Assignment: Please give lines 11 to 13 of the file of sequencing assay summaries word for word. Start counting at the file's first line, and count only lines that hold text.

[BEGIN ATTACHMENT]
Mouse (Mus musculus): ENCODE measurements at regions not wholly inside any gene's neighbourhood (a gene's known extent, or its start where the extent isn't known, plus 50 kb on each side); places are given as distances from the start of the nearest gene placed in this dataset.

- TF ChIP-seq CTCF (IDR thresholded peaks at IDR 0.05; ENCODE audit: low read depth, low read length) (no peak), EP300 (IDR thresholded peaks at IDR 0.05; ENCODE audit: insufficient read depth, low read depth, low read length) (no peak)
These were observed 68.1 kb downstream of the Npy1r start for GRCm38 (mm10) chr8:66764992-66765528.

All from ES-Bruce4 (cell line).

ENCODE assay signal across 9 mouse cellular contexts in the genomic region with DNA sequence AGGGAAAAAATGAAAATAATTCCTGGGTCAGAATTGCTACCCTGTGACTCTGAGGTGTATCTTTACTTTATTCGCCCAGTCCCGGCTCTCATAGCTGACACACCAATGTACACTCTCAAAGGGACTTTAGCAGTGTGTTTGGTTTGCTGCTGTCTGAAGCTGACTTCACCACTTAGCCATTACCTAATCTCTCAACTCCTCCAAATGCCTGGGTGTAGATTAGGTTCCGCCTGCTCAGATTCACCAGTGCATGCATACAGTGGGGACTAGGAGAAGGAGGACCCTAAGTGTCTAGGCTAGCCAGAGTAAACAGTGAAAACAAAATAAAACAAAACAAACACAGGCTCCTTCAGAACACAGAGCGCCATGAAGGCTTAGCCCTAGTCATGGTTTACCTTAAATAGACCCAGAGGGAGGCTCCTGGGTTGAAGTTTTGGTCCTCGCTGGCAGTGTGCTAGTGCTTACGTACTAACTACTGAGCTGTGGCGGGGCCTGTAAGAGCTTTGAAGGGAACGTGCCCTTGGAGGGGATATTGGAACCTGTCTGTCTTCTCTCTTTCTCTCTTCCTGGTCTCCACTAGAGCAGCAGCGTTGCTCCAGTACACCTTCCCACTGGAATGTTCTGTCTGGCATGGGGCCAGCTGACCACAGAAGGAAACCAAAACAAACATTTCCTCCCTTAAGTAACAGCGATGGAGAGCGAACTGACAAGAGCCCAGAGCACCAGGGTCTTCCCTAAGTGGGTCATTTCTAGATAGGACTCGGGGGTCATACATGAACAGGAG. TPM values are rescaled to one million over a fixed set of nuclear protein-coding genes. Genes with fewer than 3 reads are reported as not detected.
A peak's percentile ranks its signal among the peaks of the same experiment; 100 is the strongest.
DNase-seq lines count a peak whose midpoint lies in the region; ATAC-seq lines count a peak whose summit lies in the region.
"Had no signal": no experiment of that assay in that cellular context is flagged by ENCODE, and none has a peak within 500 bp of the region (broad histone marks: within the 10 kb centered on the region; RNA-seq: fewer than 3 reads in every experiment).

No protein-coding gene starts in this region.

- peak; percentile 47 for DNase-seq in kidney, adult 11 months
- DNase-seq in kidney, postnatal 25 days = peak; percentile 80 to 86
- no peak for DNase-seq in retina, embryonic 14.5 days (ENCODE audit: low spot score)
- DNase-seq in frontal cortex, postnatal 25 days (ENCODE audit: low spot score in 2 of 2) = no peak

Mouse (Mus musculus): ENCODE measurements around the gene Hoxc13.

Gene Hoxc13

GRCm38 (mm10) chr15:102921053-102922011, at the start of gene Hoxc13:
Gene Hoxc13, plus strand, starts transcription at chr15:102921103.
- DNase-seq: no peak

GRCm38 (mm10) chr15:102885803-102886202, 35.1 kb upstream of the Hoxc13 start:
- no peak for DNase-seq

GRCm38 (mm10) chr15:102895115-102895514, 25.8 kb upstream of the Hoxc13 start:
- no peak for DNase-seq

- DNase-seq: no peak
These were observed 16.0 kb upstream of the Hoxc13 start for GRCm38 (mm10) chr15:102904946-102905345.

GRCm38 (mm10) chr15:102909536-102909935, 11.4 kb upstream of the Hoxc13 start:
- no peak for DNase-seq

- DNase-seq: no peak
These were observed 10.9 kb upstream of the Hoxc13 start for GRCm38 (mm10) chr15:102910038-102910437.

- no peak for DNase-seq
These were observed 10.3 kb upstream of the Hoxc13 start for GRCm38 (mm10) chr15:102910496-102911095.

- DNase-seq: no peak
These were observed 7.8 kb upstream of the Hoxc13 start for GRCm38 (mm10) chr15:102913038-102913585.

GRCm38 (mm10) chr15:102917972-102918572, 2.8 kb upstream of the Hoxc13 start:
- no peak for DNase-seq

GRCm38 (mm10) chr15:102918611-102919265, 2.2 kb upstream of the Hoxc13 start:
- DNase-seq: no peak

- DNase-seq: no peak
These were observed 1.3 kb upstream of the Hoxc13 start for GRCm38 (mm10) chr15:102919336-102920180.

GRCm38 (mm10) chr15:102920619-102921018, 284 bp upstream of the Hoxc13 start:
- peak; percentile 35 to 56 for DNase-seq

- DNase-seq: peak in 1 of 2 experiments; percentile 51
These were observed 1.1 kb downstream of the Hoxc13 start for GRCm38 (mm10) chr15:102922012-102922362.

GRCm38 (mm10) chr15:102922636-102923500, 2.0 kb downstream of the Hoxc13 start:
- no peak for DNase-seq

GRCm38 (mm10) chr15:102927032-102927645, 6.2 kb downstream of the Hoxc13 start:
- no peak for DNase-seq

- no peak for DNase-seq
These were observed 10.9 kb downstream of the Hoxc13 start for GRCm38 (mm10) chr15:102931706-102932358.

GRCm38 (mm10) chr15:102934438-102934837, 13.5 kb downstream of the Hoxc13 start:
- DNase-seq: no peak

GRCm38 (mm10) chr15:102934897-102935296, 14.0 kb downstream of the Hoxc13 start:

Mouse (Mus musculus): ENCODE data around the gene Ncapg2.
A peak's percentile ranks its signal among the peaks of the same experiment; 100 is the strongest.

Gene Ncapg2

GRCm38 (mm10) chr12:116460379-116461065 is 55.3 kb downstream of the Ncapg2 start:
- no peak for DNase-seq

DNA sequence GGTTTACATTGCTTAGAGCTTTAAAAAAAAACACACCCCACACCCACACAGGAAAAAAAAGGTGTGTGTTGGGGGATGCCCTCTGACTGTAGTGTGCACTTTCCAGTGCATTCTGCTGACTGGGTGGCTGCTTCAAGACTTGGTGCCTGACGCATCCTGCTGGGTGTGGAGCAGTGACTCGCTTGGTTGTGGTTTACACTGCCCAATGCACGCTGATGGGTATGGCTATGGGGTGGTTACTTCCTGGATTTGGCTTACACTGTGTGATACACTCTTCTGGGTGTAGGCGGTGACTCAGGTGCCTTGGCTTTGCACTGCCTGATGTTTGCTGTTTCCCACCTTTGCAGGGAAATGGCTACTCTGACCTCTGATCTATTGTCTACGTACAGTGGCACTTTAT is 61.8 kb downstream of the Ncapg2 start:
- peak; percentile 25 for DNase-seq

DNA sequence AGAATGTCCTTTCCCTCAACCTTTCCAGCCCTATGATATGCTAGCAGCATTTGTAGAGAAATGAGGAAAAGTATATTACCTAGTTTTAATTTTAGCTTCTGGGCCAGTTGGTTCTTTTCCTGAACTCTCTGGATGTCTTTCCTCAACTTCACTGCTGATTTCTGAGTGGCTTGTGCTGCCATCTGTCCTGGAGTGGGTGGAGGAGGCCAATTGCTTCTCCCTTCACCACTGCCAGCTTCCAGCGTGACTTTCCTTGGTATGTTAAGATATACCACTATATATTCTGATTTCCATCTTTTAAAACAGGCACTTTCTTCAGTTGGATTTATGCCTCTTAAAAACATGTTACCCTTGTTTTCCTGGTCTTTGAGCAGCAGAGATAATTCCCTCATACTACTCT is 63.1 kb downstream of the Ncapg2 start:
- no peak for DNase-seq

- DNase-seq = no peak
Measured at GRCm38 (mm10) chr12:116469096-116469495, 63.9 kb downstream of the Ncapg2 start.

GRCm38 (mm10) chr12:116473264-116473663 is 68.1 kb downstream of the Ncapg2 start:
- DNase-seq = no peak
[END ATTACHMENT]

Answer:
- DNase-seq in kidney, postnatal 25 days = peak; percentile 80 to 86
- no peak for DNase-seq in retina, embryonic 14.5 days (ENCODE audit: low spot score)
- DNase-seq in frontal cortex, postnatal 25 days (ENCODE audit: low spot score in 2 of 2) = no peak